Finally, we examine the accuracy of FPM’s predicted probabilities. In order to evaluate this we would ideally want to have the game played several times. If the favorite team were given a 75% probability of winning, then if the game was played 100 times we would expect the favorite to win 75 of them. However, we cannot have the game play out more than once and hence in order to evaluate the accuracy of the probabilities we will use all the games in our dataset. In particular, if the predicted probabilities were accurate, when considering all the games where the favorite was predicted to win with a probability of *x*%, then the favorite should have won in *x*% of these games. Given the continuous nature of the probabilities we quantize them into groups that cover a 5% probability range (with only exception being the range (90%, 100%], since there are very few games in the corresponding sub-groups). Fig 8 presents on the y-axis the fraction of games where the predicted favorite team won, while the x-axis corresponds to the predicted probability of win for the favorite. As we can see the data points—when considering their 95% confidence intervals—fall on the *y* = *x* axis, which translates to an accurate probability inference. The corresponding linear regression provides a slope with a 95% confidence interval of [0.76, 1.16] (*R*^{2} = 0.94), which essentially means that we cannot reject the null hypothesis that our data fall on the line *y* = *x* where the slope is equal to 1.

The win probability provided by our model is in alignment with the fraction of the games won by the favorite for the corresponding win probability.

## 4 Discussion and Conclusions

In this work we collected and analyzed 7 seasons of NFL play-by-play game data. In particular, we build a descriptive model for the probability of the home team winning an NFL game, which we combine with statistical bootstrap to provide a future matchup prediction (FPM) engine. Our results indicate that our Bradley-Terry regression model exhibits an 84% accuracy, while FPM—despite its overall simplicity—has a performance comparable to that of the current state-of-the-art (proprietary) NFL prediction systems. This simplicity allows for further improvements by considering the output of our prediction system simply as an *anchoring* probability [23] from which an expert can adjust his/her prediction using game-specific information. Our system is agnostic to game-day decisions (e.g., roster decisions, etc.) and hence, there is room for improvement by appropriately adjusting the bootstrap module. The latter is considerably flexible. For instance, one of the limitations of our system is that currently it does not incorporate any information for the schedule strength of teams (apart from the indirect consideration during the calculation of SportsNetRank). Simply put, when performing the bootstrap for the future performance of team *T* we just extrapolate from the older performance of *T* without considering the strength of the teams that it has played against. Teams might have put up a lot of offensive yards just because they have played with teams with poor defense. For example, in the 2014 NFL season the winner of NFC South (Carolina Panthers) had a season record less than 0.5. This means that Carolina had faced mainly teams with a losing record and hence, the corresponding team statistics might have been inflated. However, our engine is easily adoptable to account for this. In particular, let us assume that we want to estimate the performance of team *T*_{1} against *T*_{2}. In order to account for the strength of *T*_{2}, we can bias the resampling probabilities based on the propensity score [24] of the set of teams that *T*_{1} has faced in the past. The propensity score is mainly used as a quasi-experimental technique for matching a treated sample with an untreated observational set based on a number of observable confounders. In our setting, the propensity score *γ*_{i} for will essentially provide us with a “similarity” measure of *T*_{i} with *T*_{2}. Consequently, the resampling probability for *T*_{i} will be proportional to *γ*_{i}. Including defense-oriented features in the propensity score matching will allow us to perform a more balanced prediction—i.e., consider both offense and defense—since defensive attributes are currently underrepresented in the Bradley-Terry regression model. This has the potential to significantly improve the prediction performance of our engine.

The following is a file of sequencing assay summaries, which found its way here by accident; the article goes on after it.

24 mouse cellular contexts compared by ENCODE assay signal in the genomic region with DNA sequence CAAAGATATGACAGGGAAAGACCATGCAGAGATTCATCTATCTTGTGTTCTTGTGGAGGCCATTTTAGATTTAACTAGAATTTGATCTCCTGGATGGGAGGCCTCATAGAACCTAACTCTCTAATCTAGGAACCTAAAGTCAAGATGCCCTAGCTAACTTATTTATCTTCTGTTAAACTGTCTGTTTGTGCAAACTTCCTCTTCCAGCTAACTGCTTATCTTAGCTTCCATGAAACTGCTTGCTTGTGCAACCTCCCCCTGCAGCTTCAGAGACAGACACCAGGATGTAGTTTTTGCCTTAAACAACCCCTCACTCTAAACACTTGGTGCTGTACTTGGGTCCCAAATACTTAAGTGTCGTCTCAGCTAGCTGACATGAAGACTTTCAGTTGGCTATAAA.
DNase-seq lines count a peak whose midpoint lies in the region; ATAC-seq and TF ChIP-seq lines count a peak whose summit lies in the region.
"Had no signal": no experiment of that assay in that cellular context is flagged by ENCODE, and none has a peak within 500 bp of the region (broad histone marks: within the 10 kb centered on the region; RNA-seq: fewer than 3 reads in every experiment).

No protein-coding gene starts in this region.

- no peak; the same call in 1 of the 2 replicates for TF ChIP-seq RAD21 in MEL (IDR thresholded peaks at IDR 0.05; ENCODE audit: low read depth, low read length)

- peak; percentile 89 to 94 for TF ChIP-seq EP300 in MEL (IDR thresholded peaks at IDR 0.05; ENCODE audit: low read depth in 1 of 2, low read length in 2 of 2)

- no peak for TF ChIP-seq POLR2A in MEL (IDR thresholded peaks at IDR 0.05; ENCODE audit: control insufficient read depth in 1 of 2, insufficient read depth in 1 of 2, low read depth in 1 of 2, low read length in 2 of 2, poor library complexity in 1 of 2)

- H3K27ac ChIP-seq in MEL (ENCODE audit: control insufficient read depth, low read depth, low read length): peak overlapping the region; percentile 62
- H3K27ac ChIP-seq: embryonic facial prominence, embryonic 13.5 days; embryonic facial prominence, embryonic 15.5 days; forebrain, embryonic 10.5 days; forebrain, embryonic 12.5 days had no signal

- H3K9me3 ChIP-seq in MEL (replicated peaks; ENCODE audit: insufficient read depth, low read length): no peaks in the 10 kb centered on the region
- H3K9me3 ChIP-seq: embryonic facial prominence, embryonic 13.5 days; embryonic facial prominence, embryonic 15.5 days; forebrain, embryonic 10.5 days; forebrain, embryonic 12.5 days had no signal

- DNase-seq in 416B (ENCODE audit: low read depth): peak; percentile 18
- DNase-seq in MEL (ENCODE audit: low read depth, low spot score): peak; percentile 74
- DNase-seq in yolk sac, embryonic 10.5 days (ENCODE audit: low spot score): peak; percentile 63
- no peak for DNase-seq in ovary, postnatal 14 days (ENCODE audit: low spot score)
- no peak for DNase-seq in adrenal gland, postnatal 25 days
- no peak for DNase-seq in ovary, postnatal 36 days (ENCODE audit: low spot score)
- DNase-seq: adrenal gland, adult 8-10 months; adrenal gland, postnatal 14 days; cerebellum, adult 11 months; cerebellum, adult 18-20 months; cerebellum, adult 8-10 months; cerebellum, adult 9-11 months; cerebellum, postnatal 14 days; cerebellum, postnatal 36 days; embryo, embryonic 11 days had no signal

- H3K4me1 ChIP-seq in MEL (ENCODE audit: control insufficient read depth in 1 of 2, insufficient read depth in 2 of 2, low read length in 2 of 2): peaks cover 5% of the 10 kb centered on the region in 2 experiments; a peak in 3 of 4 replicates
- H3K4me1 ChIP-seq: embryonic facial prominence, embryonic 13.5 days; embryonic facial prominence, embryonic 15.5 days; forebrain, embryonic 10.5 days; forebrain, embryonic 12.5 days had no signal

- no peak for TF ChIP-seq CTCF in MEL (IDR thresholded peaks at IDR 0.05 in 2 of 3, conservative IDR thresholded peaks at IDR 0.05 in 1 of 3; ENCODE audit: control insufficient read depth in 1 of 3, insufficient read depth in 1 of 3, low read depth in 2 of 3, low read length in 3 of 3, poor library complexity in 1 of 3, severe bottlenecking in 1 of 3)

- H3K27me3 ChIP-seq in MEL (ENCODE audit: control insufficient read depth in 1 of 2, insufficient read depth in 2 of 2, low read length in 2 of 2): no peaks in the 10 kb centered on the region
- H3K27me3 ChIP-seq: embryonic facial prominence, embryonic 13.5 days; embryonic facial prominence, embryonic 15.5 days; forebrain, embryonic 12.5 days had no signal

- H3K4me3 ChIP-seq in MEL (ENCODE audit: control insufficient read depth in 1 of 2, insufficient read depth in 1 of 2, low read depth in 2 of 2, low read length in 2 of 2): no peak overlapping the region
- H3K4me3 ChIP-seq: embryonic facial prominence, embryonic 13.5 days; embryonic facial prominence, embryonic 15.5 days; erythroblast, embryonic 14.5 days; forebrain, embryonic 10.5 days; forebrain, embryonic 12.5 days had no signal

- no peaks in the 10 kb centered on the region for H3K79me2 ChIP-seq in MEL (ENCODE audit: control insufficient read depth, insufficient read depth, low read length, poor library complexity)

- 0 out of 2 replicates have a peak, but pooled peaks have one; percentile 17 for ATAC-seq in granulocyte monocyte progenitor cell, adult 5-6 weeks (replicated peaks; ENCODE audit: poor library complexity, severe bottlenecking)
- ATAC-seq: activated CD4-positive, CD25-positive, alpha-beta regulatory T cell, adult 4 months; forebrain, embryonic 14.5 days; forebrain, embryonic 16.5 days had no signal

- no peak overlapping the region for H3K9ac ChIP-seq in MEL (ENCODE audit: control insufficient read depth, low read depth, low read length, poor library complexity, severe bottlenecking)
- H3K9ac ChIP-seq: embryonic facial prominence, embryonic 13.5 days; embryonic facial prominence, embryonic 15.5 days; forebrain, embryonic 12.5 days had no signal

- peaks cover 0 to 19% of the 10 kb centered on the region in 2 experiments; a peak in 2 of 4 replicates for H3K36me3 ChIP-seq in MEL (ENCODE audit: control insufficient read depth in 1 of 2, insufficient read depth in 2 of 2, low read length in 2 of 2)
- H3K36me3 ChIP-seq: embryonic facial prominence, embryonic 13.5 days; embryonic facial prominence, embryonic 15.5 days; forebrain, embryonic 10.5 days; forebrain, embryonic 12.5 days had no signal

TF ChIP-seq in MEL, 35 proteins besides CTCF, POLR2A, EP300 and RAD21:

Finally, the models themselves can be helpful to many different involved entities associated with the sport. For example, it can facilitate better understanding of the game by novice fans. The impact and importance of ratio *r* will allow the newcoming fans to appreciate the running game. Similarly, agents and players can use knowledge obtained by similar models for negotiating purposes. It is well-known that running backs are among the least paid players in an NFL roster for a number of reasons (e.g., high risk of serious injuries etc.). Nevertheless, they are extremely important for the success of a team as our model indicates. Moreover, our descriptive regression model can be used by media personnel for a post-game analysis. For instance, “surprising” wins can be identified, while critical parts of the game that led to the final results can also be pinpointed.

## Author Contributions

**Conceptualization:**KP.**Data curation:**KP.**Formal analysis:**KP EP.**Investigation:**KP.**Methodology:**KP EP.**Project administration:**KP EP.**Resources:**KP EP.**Software:**KP.**Supervision:**KP.**Validation:**KP.**Visualization:**KP.**Writing – original draft:**KP EP.